Published: 14:00, November 11, 2020 | Updated: 11:46, June 5, 2023
ROK 'looks at Olympics meet with US, DPRK, Japan'
By Reuters

The Republic of Korea's (ROK) National Intelligence Service Director Park Jie-won is surrounded by journalists after meeting with Japanese Prime Minister Yoshihide Suga (not in frame) at the prime minister's office in Tokyo, Japan, on Nov 10, 2020. (JUN HIRATA / KYODO NEWS VIA AP)

SEOUL - The Republic of Korea's (ROK) intelligence chief has proposed a summit of the leaders of the United States, Japan, ROK and the Democratic People's Republic of Korea (DPRK) during the Tokyo Olympics next year, the Chosun Ilbo newspaper reported on Wednesday.

Park Jie-won made the proposal in Japan, where he arrived on Sunday for his first trip as head of the National Intelligence Service (NIS) aimed at improving relations strained by a feud over compensation for ROK people forced to work for Japanese firms during its 1910-45 colonial rule.

The head of ROK's National Intelligence Service, Park Jie-won, said the proposed summit could take up the issues of DPRK's denuclearization and the abduction of Japanese citizens by DPRK agents, according to the Chosun Ilbo newspaper

Park suggested the summit during a Tuesday meeting with new Japanese Prime Minister Yoshihide Suga, saying it could take up the issues of DPRK's denuclearization and the abduction of Japanese citizens by DPRK agents, the newspaper reported.

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Japan's relations with both DPRK and ROK have long been difficult, largely because of its colonisation of the Korean Peninsula.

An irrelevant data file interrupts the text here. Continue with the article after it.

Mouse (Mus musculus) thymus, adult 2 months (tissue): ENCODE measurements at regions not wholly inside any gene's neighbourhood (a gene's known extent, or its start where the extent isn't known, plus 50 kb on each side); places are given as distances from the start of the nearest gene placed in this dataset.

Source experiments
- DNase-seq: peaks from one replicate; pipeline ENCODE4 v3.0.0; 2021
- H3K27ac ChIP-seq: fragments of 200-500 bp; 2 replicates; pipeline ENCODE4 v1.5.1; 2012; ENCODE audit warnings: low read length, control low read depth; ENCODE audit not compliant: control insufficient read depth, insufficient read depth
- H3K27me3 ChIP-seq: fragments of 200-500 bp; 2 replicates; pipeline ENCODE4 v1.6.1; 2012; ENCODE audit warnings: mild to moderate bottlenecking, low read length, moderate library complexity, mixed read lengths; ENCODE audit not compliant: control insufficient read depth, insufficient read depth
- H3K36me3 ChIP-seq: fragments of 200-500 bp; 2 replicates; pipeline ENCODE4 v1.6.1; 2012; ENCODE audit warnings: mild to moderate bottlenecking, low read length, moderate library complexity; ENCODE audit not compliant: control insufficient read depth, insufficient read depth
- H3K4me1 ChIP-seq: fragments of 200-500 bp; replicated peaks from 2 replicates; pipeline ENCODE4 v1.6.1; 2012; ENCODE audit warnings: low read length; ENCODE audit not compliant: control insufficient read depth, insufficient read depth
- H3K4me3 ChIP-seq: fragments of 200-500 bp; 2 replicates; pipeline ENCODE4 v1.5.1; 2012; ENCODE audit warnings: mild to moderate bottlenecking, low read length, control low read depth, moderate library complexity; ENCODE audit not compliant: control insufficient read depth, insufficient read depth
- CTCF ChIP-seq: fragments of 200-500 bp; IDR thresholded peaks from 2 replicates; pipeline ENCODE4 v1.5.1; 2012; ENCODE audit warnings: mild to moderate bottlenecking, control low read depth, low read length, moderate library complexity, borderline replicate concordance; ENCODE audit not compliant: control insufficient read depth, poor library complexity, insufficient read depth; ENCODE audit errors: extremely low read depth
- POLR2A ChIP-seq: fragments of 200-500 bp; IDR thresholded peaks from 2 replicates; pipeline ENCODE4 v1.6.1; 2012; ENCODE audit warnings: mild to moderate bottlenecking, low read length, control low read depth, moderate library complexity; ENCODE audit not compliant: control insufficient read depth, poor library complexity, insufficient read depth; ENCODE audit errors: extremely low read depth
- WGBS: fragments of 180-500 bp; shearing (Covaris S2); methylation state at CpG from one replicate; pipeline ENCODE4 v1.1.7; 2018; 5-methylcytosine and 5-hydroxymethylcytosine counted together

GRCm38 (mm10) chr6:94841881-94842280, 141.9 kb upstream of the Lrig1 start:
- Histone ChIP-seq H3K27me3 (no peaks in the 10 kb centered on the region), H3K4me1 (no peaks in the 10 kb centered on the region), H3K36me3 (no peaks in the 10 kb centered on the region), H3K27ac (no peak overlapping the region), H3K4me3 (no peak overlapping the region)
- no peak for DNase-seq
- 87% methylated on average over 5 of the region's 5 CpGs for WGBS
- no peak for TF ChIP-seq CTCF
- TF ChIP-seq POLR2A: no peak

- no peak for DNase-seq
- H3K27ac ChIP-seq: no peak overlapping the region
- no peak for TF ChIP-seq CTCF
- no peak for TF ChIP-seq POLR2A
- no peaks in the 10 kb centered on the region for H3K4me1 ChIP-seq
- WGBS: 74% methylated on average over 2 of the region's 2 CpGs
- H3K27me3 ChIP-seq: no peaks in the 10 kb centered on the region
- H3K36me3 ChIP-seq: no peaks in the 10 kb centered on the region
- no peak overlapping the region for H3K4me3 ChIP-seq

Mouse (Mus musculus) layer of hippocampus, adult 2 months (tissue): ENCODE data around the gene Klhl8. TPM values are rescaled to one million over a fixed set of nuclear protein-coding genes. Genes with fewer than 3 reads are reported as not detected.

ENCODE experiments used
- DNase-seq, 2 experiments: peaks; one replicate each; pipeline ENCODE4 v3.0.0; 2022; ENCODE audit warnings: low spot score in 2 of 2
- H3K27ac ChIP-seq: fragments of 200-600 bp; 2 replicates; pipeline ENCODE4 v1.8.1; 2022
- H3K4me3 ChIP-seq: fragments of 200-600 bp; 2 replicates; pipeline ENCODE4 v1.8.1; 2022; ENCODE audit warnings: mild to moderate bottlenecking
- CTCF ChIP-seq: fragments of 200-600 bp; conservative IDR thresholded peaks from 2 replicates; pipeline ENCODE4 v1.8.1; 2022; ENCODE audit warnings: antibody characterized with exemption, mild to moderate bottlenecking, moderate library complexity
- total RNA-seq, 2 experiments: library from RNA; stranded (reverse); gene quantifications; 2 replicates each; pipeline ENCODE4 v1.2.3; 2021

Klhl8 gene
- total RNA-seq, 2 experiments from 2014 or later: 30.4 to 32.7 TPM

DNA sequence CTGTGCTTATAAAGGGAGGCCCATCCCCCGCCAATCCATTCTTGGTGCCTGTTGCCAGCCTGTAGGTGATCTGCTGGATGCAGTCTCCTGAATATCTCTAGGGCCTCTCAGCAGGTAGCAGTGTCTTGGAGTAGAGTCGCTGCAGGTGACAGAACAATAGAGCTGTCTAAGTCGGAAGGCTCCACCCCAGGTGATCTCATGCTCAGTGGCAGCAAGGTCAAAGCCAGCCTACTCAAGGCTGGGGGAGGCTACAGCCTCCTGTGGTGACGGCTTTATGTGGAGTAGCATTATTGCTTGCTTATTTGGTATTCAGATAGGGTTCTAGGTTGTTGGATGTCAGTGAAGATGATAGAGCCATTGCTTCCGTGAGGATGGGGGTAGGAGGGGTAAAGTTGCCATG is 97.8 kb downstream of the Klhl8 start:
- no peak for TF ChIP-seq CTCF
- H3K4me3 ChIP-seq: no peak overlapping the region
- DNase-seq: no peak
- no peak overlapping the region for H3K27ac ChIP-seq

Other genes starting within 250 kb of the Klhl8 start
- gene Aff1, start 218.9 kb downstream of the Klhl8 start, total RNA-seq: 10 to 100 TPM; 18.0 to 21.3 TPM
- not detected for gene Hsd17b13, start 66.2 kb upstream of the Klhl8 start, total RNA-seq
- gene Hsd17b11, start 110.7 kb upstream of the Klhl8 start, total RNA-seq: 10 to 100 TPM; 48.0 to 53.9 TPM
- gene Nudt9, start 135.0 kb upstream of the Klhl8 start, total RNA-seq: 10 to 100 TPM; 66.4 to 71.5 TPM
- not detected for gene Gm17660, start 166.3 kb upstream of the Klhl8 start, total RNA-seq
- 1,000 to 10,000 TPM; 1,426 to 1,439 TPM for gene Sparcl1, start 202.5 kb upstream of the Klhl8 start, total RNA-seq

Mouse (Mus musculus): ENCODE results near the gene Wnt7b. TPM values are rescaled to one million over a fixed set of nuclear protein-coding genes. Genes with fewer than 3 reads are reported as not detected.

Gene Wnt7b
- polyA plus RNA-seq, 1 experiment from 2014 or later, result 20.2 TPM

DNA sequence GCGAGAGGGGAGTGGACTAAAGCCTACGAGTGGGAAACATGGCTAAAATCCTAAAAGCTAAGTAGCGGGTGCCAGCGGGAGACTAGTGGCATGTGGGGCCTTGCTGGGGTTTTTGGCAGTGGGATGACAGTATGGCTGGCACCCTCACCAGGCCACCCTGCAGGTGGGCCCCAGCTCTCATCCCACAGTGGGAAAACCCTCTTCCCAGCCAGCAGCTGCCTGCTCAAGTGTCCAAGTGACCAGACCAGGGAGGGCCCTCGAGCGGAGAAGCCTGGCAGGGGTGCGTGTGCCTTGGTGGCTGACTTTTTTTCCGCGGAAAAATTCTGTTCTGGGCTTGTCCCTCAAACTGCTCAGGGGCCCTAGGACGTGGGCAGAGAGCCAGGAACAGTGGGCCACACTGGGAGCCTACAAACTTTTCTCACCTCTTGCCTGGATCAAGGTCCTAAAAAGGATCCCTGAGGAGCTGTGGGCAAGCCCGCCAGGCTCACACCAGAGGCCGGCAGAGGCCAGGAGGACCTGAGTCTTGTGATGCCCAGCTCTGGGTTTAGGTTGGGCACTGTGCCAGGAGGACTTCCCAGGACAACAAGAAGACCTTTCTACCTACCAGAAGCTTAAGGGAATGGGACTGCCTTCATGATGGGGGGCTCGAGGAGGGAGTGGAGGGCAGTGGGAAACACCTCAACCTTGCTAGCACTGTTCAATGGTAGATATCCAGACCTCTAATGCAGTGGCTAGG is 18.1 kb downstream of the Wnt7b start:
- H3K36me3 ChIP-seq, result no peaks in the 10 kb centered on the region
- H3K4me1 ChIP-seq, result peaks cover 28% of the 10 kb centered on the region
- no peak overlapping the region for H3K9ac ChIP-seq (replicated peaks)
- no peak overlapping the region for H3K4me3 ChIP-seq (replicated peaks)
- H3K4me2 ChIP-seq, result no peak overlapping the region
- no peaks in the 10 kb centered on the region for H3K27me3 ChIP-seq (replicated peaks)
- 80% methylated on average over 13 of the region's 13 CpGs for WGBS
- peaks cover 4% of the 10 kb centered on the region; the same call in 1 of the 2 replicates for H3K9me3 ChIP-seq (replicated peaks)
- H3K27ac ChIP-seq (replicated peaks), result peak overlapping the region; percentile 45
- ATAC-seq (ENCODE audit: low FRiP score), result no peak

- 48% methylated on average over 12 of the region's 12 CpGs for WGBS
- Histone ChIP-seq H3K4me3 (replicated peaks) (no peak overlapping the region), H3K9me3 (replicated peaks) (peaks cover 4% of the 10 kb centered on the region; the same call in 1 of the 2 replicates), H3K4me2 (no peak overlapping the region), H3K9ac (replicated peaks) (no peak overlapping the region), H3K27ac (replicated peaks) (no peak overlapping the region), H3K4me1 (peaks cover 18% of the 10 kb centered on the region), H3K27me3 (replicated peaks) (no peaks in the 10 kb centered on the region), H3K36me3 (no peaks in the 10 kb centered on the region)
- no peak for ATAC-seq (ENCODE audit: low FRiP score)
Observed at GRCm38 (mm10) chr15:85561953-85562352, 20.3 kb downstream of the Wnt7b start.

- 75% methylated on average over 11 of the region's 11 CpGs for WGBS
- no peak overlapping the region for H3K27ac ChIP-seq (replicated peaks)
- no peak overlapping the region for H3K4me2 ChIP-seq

Park conveyed ROK President Moon Jae-in's willingness to normalize ties with Japan, for which he said there needed to be some Japanese apology or expression of regret for the wartime forced labor, the newspaper reported.

"The Olympics could provide a chance to resolve the bilateral issue of forced labor and regional issues including North Korea's nuclear programs and Japanese abductees," the newspaper cited Park as saying.

The DPRK is also referred as North Korea, and ROK as South Korea.

ROK's Yonhap news agency reported that Park had suggested that Moon and Suga announce a new declaration to build on a 1998 joint pledge of a "future-oriented relationship".

"Both leaders are strongly willing to resolve current issues," the news agency quoted Park as saying.

READ MORE: Suga seeks 'constructive relationship' in first call to Moon

DPRK leader Kim Jong-un's attendance at such a summit would be a landmark.

The NIS declined to comment on the reports.

Japan's Chief Cabinet Secretary Katsunobu Kato did not elaborate on the summit suggestion in a briefing but said Suga told Park that cooperation between Japan, ROK and the United States was essential in dealing with DPRK.

Kato cited Suga as demanding that ROK "create an opportunity to restore healthy relations between Japan and South Korea, which have been in a very severe situation".